“You know I always do,” he chuckles while slowly making his way out the door.
I wait until he leaves and my head falls into my hands. I hate seeing a man once so lively barely be able to smile anymore. I knew helping him not have to walk to the back of the store anymore would help, but I wished there was just something more I could do for him.
He started coming in less and less but when he did, I always had fabric ready and paid for him. We would talk for a while before he became too tired to stand and would leave. We did this for a few months until he came in one day and told me his son suggested he and his wife go to a retirement home. I couldn’t agree more, he needed someone to take care of him, I just didn’t want to let him go. Noticing my instant shock and sadness, he quickly said something that changed my entire life.
“I have a friend that runs the place, he said you can have a job there if you want it. I told him how much help you’ve been to me and that I need you. What do you say?” He said with a serious look on his face I’ve never seen him have before.
I was shocked. Could this be my calling? I’ve enjoyed helping him out over the past few months and I’ve been wanting to move on from this job for some time, I just didn’t know where to.
I pause for a moment, and his face goes dull. I could tell it took a lot of him to ask me about it. I took a deep breath in before looking into his eyes, “When do I start?”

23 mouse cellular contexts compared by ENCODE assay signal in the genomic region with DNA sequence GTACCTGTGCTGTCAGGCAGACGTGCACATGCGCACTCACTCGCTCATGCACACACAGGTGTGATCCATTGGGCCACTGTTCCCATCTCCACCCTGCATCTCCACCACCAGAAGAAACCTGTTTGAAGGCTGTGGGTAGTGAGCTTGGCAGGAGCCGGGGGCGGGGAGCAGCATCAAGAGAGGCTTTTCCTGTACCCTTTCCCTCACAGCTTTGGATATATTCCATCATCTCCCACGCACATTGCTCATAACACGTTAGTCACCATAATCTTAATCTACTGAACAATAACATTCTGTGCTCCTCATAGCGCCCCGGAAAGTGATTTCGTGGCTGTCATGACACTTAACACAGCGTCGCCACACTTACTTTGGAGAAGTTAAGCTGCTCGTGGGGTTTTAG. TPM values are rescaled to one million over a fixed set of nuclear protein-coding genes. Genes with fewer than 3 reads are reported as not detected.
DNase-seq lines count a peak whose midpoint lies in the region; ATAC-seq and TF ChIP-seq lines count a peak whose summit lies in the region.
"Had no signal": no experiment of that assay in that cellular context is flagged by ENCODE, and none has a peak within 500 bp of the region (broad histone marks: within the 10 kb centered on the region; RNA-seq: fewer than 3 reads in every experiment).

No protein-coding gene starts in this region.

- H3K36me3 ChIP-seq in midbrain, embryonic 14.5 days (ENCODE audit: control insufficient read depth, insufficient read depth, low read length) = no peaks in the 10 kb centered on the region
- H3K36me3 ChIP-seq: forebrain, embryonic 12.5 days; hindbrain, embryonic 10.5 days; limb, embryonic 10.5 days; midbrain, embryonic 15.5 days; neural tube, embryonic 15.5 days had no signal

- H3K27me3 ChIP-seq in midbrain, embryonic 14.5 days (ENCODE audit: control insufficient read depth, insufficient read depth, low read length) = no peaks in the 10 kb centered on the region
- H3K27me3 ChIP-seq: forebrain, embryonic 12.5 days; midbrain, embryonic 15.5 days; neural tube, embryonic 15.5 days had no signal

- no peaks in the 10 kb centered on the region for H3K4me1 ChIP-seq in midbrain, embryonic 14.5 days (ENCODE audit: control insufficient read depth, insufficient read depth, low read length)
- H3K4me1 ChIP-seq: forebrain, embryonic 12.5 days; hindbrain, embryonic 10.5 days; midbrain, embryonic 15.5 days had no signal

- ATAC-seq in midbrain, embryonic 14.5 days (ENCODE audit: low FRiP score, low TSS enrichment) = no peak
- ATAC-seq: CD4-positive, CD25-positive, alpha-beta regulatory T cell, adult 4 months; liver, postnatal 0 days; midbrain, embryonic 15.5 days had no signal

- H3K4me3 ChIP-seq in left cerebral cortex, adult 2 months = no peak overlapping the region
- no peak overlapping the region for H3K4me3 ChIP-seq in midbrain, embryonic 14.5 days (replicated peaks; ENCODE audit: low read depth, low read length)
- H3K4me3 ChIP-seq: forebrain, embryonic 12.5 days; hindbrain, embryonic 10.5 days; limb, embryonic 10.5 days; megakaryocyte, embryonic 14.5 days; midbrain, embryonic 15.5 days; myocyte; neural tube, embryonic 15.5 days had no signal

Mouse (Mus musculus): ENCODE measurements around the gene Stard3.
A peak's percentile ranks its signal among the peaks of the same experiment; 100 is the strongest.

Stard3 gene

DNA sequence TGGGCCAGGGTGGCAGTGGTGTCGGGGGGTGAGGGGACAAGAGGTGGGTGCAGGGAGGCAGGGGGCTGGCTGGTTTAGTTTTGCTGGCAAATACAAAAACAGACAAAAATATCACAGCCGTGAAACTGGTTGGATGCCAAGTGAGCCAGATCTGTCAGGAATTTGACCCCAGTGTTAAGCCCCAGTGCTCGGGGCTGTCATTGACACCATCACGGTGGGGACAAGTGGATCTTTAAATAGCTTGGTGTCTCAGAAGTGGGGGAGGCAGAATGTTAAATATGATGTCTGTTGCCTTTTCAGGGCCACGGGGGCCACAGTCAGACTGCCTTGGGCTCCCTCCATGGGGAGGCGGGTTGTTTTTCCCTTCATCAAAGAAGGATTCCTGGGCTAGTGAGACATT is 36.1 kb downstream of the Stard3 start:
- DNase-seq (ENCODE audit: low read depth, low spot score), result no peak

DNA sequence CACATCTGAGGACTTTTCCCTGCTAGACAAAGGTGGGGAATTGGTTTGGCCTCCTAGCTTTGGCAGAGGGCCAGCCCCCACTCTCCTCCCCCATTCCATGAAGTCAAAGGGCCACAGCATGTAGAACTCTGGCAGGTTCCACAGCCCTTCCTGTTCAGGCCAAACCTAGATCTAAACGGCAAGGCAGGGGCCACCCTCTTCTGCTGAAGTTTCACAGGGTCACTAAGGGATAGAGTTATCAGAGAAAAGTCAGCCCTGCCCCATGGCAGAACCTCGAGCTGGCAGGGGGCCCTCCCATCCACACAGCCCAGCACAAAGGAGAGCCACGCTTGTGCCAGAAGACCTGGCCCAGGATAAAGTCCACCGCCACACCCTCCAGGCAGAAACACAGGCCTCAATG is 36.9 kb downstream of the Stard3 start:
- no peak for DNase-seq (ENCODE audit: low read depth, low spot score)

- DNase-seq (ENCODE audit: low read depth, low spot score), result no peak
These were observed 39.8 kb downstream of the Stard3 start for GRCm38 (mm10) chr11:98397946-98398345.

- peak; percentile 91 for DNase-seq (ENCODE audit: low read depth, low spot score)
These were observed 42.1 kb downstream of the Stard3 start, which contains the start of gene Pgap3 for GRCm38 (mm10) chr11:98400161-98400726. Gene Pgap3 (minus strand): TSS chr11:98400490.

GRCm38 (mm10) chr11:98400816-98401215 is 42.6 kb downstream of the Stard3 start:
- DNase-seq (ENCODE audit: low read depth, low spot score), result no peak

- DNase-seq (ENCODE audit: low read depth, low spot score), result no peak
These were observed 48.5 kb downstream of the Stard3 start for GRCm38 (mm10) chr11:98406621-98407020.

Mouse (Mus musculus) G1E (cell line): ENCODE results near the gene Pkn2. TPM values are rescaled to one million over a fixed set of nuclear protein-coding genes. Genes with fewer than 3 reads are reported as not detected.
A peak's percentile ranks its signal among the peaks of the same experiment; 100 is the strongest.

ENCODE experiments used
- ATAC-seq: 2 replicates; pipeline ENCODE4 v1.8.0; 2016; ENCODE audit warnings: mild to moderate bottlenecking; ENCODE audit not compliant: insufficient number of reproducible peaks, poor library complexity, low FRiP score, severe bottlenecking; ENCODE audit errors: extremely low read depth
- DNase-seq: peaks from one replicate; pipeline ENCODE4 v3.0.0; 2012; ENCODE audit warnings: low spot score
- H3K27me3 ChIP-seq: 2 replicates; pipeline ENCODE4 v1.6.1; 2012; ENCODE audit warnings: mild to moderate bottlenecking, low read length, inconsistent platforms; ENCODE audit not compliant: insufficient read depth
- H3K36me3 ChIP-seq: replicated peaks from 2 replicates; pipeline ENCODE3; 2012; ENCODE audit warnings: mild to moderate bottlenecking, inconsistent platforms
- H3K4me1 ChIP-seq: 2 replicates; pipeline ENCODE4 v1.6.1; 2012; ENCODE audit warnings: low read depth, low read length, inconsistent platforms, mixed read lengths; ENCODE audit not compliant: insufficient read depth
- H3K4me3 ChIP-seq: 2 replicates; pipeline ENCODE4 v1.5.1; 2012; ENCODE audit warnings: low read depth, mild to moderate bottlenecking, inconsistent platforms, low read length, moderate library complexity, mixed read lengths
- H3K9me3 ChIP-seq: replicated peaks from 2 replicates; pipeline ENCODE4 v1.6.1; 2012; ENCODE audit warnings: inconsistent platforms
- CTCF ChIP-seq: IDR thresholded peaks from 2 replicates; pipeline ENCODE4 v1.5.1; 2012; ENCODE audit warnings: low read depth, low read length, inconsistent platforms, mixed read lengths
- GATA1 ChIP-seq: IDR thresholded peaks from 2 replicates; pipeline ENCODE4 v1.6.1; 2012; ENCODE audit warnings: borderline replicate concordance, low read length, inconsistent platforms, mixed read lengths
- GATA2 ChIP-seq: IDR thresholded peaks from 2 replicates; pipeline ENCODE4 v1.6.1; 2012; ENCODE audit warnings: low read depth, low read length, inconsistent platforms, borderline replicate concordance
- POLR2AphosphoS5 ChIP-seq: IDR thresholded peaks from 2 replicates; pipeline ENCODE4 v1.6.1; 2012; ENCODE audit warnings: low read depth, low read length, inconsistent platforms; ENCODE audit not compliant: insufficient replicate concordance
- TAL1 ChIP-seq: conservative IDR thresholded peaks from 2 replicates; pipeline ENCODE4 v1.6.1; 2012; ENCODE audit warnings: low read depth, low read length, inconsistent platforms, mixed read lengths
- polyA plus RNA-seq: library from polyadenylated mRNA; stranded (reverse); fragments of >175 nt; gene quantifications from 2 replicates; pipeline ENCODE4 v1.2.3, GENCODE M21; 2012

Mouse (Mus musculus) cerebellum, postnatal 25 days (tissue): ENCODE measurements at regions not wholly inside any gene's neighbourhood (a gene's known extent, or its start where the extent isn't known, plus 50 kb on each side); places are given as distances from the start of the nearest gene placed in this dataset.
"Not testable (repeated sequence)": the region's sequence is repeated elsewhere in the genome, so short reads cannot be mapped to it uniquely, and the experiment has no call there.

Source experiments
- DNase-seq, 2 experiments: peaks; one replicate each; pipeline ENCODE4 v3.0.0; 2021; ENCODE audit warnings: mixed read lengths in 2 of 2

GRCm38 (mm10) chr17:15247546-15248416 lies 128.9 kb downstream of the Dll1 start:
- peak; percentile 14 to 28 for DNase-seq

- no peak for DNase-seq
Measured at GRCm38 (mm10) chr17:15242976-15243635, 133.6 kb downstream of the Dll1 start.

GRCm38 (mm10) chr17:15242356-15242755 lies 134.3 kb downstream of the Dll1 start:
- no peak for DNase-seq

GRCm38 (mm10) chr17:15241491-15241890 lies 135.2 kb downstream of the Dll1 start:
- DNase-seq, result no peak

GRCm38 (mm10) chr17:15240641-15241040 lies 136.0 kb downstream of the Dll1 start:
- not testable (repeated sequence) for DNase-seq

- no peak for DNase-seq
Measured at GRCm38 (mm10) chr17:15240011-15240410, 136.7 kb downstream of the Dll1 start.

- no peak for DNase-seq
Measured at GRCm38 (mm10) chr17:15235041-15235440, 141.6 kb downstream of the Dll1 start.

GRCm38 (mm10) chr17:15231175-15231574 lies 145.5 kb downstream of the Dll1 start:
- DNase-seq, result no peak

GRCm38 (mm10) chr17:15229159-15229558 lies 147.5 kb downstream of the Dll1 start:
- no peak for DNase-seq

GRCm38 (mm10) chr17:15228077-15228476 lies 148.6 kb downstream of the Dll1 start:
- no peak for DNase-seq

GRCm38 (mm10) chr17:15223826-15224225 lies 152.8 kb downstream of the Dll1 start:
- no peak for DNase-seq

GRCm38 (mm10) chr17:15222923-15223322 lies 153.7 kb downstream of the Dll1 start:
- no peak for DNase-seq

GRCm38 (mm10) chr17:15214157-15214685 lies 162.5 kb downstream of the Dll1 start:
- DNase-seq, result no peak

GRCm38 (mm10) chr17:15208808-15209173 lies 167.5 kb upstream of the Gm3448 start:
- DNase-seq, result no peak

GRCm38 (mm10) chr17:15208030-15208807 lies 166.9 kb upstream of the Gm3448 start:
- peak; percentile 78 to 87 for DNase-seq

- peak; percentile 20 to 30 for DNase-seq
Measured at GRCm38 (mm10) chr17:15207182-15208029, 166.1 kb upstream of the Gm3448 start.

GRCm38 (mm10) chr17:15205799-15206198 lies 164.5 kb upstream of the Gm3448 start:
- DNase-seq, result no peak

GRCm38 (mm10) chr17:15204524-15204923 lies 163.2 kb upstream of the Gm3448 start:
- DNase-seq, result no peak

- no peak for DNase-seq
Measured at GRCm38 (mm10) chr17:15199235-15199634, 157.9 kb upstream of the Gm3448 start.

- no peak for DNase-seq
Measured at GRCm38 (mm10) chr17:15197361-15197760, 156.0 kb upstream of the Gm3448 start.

The face he made after I said those four words is something I will never forget. This could be my chance to help people and bring purpose to my life, I couldn’t wait.
I finally got to meet Ester when they got settled into the home a few weeks after the conversation. She was even more beautiful than George had described her.
I walk into their room after helping George to get dinner when I see her rocking in a chair. I knock on the door and a smile brightens her face. I make my way towards her and she grabs my hand with all her force.
“Awe, you must be the girl from the craft store,” she says, gliding her hands across my palm and playing with my rings. “I’ve heard so much about you. I want you to have something.” She grabs the quilt in her lap and raises it towards me. I recognized all the patterns on it and couldn’t contain a laugh from slipping. I quickly covered my mouth but it was too late.
“So tell me, what crazy things are on this one,” she says smiling. “George thinks I don’t know how he is. He can’t seriously think I believe he goes and gets what I ask for, but it brings him joy so I pretend to remain clueless so he can have his laughs,” she explains.